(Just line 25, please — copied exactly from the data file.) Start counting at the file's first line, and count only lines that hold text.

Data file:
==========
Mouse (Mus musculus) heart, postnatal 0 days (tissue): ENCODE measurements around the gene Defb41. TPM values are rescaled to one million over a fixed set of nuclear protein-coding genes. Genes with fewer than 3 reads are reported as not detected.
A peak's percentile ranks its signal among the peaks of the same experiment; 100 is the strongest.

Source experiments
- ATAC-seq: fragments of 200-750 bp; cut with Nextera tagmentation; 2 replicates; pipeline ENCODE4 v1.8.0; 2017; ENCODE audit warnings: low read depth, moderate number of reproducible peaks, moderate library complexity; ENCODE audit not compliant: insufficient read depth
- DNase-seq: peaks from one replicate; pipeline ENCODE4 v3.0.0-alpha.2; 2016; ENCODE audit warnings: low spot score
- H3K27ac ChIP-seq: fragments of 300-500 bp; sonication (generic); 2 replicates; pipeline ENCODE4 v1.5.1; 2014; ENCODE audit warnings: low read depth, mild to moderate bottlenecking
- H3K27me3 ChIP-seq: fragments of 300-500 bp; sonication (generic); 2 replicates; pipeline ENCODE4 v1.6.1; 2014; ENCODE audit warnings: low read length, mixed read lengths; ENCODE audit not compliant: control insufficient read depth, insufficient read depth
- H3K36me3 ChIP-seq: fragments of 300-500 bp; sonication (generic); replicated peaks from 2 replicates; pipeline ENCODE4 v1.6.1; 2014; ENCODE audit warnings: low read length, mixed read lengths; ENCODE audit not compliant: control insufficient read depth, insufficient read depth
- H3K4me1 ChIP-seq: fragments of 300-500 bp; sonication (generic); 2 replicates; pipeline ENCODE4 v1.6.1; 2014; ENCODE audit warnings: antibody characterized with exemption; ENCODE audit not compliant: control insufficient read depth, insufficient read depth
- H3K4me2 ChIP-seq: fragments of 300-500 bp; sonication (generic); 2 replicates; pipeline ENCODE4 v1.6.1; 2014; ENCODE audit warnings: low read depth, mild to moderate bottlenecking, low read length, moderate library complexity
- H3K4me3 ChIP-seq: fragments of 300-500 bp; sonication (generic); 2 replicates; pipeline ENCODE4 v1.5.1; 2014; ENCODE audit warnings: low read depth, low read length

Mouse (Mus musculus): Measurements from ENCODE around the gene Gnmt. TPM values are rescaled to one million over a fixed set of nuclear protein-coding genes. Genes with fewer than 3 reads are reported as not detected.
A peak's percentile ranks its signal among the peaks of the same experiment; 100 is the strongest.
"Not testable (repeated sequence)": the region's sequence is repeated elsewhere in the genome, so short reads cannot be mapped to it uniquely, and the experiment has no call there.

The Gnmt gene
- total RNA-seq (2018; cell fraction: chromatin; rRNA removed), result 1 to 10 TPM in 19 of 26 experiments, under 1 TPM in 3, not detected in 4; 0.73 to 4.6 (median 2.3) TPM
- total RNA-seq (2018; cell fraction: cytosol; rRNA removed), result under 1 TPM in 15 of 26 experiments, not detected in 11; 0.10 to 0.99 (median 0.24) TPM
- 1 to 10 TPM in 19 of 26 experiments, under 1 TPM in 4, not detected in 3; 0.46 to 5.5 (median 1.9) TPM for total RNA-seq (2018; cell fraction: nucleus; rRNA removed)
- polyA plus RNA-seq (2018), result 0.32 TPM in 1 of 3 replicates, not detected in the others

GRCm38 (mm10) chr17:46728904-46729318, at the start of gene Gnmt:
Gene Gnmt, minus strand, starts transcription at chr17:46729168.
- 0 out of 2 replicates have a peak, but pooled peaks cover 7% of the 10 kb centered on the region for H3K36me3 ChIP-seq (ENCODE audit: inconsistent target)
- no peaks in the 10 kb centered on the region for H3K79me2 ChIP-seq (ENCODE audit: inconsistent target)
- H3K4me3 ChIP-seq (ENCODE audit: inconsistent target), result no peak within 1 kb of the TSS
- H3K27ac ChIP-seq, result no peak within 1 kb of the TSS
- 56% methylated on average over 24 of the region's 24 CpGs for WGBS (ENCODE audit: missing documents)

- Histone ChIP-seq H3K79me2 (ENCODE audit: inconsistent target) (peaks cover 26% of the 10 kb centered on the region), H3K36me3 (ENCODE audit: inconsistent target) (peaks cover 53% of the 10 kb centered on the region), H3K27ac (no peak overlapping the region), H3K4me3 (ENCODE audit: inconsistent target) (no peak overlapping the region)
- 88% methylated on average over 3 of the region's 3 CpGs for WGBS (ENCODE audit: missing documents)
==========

- H3K27ac ChIP-seq, result no peak within 1 kb of the TSS